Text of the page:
Will Washington State Be First to Hold CPCs Accountable?

[Excerpted from RH Reality Check with permission. Read the full article here.]

Late last week two bills with the potential to change the way “crisis pregnancy centers” are regulated were introduced in the Washington State Legislature.

The Limited Service Pregnancy Center Accountability Act (SB 5274/HB 1366) targets “Limited Service Pregnancy Centers (LSPCs)” (also known as crisis pregnancy centers) for their historically deceitful practices in the state. Cities from Baltimore, MD to Austin, TX have passed laws regulating crisis pregnancy centers, but with these bills Washington could become the first to regulate the centers statewide.

According to Legal Voice, a Washington State group which provides legal advocacy for women and a key backer of the legislation, there are 46 such centers in 21 counties operating around the state. The centers pop up to offer “pregnancy care” to mostly lower-income women with no health insurance. The centers target younger women seeking low-cost or free pregnancy testing and unbiased pregnancy options or counseling. What women receive from the centers, however, is what the legislation aims to regulate.

The legislation, among other efforts, requires that LSPCs provide accurate information about the services offered. LSPCs generally provide pregnancy testing or, notes Legal Voice, “sometimes ultrasound imaging or sexually transmitted infection testing.”  Still, it hasn’t prevented the centers from positioning themselves as health care providers, luring women in under the guise of “pregnancy care” and then providing false or misleading information about reproductive health care in an effort to steer women away from choosing abortion as an option.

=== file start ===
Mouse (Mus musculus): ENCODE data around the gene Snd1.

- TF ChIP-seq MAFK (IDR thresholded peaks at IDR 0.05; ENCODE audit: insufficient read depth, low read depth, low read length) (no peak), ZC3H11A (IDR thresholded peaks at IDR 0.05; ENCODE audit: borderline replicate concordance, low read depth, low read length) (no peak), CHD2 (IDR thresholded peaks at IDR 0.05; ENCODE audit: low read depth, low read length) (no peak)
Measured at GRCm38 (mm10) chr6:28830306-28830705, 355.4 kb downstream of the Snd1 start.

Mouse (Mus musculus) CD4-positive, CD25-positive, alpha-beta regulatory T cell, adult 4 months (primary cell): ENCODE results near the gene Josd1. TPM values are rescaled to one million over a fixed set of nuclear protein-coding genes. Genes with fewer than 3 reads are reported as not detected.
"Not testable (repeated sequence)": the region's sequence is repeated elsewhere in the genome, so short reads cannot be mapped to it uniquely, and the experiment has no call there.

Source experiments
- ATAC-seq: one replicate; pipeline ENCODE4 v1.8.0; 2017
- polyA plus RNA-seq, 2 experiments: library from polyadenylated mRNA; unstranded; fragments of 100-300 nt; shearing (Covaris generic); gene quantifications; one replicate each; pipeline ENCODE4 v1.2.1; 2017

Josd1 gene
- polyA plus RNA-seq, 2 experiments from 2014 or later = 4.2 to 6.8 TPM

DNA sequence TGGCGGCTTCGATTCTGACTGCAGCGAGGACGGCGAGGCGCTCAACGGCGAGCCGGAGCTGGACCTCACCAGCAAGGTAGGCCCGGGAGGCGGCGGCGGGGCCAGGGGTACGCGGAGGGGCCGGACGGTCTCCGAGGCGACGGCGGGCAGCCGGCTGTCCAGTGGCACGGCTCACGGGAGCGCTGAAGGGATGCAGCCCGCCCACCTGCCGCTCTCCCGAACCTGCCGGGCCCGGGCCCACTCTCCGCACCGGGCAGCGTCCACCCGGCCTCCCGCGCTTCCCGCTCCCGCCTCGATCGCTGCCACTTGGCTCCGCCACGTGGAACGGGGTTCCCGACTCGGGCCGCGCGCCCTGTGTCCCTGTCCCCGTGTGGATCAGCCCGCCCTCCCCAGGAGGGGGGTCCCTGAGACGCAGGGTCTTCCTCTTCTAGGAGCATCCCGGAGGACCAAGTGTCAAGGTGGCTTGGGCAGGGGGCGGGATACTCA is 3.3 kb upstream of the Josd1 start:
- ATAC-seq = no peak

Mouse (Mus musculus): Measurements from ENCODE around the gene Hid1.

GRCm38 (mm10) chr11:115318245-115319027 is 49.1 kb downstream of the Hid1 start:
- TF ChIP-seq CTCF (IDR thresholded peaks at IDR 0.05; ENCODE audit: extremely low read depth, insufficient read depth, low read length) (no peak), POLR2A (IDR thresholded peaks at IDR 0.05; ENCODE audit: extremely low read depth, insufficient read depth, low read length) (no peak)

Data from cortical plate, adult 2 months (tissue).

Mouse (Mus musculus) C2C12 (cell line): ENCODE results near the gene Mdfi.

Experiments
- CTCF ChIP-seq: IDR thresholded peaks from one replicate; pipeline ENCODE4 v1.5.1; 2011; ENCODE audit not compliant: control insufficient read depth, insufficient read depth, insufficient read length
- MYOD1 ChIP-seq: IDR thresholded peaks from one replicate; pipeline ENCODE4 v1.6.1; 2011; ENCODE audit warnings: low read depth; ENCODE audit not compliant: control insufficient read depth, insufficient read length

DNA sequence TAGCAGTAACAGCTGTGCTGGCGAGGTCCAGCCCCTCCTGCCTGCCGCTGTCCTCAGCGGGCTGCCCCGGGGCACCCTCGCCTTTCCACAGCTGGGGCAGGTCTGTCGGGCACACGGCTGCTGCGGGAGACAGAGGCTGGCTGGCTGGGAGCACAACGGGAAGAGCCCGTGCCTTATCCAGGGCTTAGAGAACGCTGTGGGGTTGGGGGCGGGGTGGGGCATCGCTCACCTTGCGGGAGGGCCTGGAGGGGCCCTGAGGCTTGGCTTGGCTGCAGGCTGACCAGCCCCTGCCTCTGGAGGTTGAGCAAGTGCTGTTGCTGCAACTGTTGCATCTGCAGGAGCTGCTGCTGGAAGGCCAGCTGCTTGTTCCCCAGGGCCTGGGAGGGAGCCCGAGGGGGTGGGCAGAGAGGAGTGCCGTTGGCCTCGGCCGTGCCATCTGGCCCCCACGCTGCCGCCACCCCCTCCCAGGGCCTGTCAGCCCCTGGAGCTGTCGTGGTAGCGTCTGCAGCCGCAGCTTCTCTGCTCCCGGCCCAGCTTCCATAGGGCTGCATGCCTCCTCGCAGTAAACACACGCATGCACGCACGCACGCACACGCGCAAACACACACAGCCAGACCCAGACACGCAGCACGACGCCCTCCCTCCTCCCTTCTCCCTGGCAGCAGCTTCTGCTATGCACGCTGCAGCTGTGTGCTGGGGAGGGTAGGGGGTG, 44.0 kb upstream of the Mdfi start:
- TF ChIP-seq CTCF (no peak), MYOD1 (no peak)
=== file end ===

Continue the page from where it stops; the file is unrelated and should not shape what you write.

To combat these efforts, the bills require centers to disclose that they do not “provide services or referrals for abortion or comprehensive birth control” or “medical care for pregnant women.” The legislation would further require the centers to provide pregnancy test results immediately; many such centers delay delivery of pregnancy test results in an effort to delay a decision to have an abortion, or to deny women the option of a safe, legal abortion completely.

“A woman facing an unintended pregnancy needs to be able to count on some standards for any care she receives, no matter what reproductive choice she ultimately makes,” said Rep. Judy Clibborn, the prime House sponsor of the bill.  “Delaying access to pregnancy test results and other personal health information only puts women’s health in jeopardy.”

With 32 co-sponsors so far, the bills seem to have a good chance of passing. Increasingly, regions around the country are reacting to the disastrous consequences of the thousands of unregulated pregnancy centers providing services to unsuspecting and often-times vulnerable young women. As well, the funneling of abstinence-only money into these centers has provided a federal funding foundation for these centers to keep operating; although Texas has proposed to zero out all funding for its crisis pregnancy centers this legislative session.

Holding those centers accountable for providing women with accurate, truthful information about the services provided (and the underlying belief system which fuels those services) is critical to ensuring the health and well-being of women of all ages in Washington State.

Photo of the Washington State capitol building from Flickr user Steve Voght under Creative Commons 2.0.

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